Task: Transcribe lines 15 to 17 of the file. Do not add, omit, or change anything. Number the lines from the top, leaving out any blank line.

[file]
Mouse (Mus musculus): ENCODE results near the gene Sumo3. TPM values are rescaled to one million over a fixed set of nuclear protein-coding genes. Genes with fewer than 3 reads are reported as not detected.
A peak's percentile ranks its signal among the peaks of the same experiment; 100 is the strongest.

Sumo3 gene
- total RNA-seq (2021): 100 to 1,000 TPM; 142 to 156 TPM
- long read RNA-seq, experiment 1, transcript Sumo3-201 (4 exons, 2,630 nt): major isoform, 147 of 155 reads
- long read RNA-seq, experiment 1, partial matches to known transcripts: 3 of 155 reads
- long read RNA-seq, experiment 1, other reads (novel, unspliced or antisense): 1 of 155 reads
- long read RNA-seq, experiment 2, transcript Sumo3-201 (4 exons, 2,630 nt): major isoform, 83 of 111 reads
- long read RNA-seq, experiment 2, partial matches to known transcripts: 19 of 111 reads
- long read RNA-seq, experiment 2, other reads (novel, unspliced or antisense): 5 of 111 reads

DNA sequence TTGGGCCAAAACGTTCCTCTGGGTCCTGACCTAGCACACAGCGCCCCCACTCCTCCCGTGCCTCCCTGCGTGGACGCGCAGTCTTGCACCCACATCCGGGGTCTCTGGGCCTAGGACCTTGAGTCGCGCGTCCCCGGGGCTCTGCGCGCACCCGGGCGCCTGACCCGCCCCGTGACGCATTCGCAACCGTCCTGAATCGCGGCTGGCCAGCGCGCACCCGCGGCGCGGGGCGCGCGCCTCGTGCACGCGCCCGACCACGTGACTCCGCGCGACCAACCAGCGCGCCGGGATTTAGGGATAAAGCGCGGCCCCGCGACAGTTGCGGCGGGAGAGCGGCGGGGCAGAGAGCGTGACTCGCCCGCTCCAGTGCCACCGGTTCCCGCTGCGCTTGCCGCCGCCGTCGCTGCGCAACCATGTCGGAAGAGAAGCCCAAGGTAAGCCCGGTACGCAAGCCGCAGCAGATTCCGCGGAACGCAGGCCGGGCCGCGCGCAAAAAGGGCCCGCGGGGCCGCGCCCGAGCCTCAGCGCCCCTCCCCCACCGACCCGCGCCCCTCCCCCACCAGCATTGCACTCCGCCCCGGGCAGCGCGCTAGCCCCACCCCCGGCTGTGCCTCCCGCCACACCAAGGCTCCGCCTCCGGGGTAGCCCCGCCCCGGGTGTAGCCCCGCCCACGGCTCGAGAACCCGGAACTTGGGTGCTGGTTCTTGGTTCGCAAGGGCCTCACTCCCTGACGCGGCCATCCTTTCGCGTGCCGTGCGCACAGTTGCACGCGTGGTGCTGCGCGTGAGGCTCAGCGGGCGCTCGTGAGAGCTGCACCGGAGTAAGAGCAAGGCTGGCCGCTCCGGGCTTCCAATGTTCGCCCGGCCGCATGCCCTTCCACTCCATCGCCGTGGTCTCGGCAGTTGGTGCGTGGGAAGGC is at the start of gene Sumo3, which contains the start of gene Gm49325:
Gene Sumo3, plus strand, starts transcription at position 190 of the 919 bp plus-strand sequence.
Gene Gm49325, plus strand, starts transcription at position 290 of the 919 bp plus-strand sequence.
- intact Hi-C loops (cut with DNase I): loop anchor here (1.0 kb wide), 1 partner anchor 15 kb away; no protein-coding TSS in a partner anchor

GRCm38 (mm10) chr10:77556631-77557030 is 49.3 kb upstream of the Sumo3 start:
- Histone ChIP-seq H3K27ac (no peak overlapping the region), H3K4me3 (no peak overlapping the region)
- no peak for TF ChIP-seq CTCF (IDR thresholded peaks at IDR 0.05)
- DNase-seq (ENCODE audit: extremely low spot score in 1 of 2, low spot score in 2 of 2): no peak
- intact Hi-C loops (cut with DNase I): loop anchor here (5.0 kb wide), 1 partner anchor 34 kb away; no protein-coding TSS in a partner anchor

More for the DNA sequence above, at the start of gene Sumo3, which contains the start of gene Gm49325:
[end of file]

GRCm38 (mm10) chr10:77556631-77557030 is 49.3 kb upstream of the Sumo3 start:
- Histone ChIP-seq H3K27ac (no peak overlapping the region), H3K4me3 (no peak overlapping the region)
- no peak for TF ChIP-seq CTCF (IDR thresholded peaks at IDR 0.05)